Blackstar – The Beauty of David Bowie


David Bowie died on January 10th. For me, he leaves behind him a mixed, but wondrous legacy; the work of a man who was in a state of perpetual growth and change. He adopted personas and pursued the latest trends, shaping the language of pop with a casual, almost dismissive air. He was beloved by many as the king of glam and one of the greatest musical stars who ever lived, but his life went so much further than that; touching on film, theater, and literature. But Bowie’s output was always just a little dark—as though the message was somewhere just beyond the rainbow glitz, the casual swagger, and the harmonic wail we all loved. After all, we could only appreciate the show. The man behind the words and the music was hidden from us. And now that he’s passed, we look back with a certain wonder at the strange plethora of artifacts that he left behind.

The last of these is an album called Blackstar. And as is always the case when commemorating a life, it’s bittersweet. The title track, and indeed, the album was Bowie’s final effort to tell us something about the man behind those haunting eyes. And I am humbled at this final gift—it is a fitting end to a complicated and wonderful story.

David Bowie never told us his name. He dropped the one he was given early on in order to avoid being confused with another musician, and went on to create identity after identity, pulling a fascinated public along behind him. We couldn’t help but love him because for Bowie himself, we weren’t adoring fans that needed him. Rather, he wanted to show us something, and something in him needed to know that we saw it too. So he tried again and again, each reinvention giving us some new object of fascination.

Everyone who cared loved something different about David Bowie, but often as an object of intense curiosity. My own story might sound familiar to some. I fell for Bowie with the release of his art/rock album Outside in 1995. I was young, and had been particularly compelled by the music video for “The Heart’s Filthy Lesson.” It’s disturbing. I’ll wait.

I was going through a phase; I think Bowie was too. I bought the album, and settled into Bowie’s unique rhythm.

Looking back at it, I’d be hard pressed to actually recommend Outside to anyone I know today. It’s a hard thing to listen to—especially if you think that Bowie did his best work back with Cher or as Ziggy Stardust. The album was an experiment that combined a rather morbid short story with a set of strange and seldom toe-tapping soundscapes backing up its detached narrative. I was struck by this thing that I felt I almost could appreciate but not quite. It was probably the first memory I have of falling for something that I had to learn to like. It also started my relationship with Bowie. He was a pop star who suddenly, and for an experiment never repeated, interested me personally. I found myself wanting to know more. I wanted to see what he tried next.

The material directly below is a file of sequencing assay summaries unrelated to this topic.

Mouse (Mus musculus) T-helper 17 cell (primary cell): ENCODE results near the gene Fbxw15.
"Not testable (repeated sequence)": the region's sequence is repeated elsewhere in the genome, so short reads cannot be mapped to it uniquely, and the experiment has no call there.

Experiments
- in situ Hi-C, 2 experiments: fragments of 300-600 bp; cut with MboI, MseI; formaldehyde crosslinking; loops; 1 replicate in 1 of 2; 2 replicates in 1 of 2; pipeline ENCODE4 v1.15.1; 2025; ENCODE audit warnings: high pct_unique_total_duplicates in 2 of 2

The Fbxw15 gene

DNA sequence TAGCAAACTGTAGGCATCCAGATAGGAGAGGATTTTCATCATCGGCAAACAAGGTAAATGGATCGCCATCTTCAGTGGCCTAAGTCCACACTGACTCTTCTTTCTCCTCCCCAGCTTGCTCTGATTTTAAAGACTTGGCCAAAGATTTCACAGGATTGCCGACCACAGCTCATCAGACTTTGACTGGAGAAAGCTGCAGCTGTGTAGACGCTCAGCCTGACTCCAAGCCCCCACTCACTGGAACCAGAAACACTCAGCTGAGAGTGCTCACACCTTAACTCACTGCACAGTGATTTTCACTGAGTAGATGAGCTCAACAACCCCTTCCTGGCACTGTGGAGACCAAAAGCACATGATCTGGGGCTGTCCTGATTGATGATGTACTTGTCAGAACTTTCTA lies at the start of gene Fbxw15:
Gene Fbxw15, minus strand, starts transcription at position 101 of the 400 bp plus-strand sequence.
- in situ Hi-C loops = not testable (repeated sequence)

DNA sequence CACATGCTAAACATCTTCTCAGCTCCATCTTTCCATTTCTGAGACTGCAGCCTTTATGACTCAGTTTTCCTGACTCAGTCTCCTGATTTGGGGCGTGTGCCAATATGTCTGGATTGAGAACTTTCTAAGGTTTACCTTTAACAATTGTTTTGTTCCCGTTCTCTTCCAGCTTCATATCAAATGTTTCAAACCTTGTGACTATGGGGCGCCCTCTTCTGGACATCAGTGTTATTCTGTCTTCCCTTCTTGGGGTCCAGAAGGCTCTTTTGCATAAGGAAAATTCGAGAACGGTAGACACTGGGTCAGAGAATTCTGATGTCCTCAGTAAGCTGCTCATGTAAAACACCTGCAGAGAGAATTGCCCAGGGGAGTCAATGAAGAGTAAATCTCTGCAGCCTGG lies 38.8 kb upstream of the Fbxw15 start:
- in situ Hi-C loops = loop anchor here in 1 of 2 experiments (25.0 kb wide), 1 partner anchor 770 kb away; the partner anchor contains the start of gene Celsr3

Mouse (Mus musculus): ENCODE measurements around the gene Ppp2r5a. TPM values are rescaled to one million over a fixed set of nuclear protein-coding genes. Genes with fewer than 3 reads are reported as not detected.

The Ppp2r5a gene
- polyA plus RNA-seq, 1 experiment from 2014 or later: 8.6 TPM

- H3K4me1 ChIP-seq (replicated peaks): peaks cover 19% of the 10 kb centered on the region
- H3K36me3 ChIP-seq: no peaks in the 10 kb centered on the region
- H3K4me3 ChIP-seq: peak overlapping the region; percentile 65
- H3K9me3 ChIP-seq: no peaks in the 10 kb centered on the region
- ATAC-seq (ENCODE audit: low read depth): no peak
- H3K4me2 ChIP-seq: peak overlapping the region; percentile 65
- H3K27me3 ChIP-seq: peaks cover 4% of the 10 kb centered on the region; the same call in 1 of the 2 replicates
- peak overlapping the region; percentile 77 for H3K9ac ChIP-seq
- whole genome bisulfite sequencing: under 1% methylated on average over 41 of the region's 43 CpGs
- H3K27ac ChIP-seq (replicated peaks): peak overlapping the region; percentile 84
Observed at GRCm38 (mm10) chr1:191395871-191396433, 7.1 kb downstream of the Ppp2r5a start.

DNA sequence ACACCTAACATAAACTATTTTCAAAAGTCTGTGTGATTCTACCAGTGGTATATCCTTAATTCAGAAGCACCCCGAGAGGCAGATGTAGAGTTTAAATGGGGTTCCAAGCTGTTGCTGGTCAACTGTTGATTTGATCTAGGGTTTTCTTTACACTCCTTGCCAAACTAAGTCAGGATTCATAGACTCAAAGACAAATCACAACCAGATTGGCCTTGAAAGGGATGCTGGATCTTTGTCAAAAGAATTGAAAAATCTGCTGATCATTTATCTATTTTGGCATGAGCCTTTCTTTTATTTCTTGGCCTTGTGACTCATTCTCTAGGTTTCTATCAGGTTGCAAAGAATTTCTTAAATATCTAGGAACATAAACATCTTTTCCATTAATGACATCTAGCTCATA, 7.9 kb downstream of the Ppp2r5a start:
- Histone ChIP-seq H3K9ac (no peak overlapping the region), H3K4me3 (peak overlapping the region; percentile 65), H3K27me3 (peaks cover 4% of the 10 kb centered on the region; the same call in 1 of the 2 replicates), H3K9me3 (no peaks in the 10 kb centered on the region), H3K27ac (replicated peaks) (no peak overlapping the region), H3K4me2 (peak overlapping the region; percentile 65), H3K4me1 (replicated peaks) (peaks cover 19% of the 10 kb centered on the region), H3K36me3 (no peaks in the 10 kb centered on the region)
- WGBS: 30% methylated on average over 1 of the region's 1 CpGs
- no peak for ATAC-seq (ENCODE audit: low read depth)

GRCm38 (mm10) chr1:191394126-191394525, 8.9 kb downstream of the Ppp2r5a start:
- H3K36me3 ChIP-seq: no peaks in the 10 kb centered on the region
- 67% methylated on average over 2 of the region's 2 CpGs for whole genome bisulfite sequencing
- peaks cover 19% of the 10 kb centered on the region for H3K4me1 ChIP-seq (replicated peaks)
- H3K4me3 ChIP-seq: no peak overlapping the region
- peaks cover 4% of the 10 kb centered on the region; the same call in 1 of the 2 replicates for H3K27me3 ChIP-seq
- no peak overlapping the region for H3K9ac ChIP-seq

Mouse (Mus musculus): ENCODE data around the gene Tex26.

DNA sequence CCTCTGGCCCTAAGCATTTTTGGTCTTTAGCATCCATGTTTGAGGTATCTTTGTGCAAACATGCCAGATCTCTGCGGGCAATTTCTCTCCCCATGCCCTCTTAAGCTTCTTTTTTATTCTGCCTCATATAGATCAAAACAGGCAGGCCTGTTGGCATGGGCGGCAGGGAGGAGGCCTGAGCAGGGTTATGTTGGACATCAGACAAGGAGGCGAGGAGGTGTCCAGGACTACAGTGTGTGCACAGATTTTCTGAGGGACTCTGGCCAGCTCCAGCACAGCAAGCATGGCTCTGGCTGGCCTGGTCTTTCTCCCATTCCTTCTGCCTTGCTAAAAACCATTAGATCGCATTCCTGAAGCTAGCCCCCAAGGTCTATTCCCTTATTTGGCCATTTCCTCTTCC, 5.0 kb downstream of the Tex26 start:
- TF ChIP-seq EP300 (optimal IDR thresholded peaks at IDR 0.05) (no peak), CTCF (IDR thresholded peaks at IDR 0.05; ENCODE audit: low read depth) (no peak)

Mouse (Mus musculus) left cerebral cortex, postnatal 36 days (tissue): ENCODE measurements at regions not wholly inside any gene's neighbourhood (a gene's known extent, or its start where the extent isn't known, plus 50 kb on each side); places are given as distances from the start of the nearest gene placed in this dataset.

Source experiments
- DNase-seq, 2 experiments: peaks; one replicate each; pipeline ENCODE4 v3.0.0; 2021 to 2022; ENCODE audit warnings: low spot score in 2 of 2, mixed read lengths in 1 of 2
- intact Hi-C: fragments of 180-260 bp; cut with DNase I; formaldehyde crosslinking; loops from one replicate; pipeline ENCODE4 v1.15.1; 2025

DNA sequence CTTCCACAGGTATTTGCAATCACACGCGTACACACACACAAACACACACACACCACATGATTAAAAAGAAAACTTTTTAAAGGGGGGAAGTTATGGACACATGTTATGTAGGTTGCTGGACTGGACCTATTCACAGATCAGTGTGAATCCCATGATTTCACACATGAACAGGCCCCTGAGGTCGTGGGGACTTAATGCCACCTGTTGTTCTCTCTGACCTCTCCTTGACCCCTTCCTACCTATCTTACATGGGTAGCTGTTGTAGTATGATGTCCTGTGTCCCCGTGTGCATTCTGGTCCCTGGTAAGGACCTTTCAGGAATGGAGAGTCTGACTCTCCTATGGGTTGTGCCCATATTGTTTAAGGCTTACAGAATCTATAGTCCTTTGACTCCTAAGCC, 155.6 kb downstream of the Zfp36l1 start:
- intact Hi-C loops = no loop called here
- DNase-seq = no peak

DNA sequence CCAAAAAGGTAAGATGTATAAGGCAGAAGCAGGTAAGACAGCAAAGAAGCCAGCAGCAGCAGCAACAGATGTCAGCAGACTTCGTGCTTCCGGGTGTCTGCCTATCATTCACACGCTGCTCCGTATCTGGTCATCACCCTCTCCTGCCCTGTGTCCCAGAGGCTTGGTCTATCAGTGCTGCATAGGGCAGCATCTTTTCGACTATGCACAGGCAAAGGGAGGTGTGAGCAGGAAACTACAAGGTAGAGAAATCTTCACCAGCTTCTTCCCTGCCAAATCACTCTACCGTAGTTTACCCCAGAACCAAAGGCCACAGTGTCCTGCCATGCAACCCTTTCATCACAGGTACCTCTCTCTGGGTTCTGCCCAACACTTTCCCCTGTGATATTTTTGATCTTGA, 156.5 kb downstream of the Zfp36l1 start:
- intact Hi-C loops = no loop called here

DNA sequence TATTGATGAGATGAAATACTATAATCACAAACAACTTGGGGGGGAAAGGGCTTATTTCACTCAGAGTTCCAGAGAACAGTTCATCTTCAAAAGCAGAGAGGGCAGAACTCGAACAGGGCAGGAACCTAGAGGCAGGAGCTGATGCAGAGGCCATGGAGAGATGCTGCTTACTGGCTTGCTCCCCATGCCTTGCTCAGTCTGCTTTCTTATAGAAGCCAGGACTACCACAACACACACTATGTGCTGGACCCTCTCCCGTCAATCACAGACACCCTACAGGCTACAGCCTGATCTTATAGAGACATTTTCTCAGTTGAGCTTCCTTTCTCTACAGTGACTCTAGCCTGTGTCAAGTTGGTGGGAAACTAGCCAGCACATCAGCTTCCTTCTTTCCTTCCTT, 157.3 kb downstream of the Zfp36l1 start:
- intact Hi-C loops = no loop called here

8 January, 1947 – 10 January 2016

In the meantime, I checked out his older stuff, but for the most part I remained detached. I had to accept that Ziggy wasn’t my thing. Nor I did I properly understand Space Oddity—it felt dated. I loved Earthling, even though more serious Bowie fans told me that I didn’t get him and should feel betrayed somehow. The next thing I remember was that Hours… felt tired no matter how much I adored “All the Pretty Things are Going to Hell.” I like it better now; in college I’m not sure that I understood I tired I would soon be. But after that, his work became a blur of bits and pieces.

After that, the internet came along and I started to follow Bowie as an important collaborator for other up-and-coming artists. I checked out the odd album of course, but nothing really caught me the same way. Still, I couldn’t help develop an enormous respect for his care and stunning energy. By the time his cancer took him, I was waiting patiently for a tour to bring him to my town and randomly checking up on him through Youtube. In other words, I understand that my fandom spiked during one of his brief experiments. Even when I didn’t feel it the same way, I always wanted to know what he was going to do next. So I stayed with him. I was under the same spell that he’d woven over countless others. He was a living experiment, a man who seemed to be searching for the perfect symbol of an ever-evolving self-expression. It was an absurd project, one that was by definition impossible, and I was a fan. So when he died, I had to hear his last words. And with them, David Bowie reminded me why I loved him.

The album Blackstar is a eulogy, an apology, and a moment of supreme gratitude. David Bowie has staged the perfect ending, with all the melancholy that brings. Bowie lived a life of incredible creative generosity, and no other artist I know has ever tried so hard or risked so much to give us something that we would love. Whoever else David Bowie was, Blackstar is the final act of a creative soul who met death in a state of deep self-awareness. And if he ever touched your life, you should listen—it will mean something to you, no matter when or why he caught your eye. As I sit here, gazing at the stunning array produced by David Robert Jones, later Ziggy Stardust, and ultimately David Bowie, I hope to make out the faintest outlines of that animating spirit – the black star that held everything else in place. Because it’s given us all that it can, for the rest we must look to ourselves.

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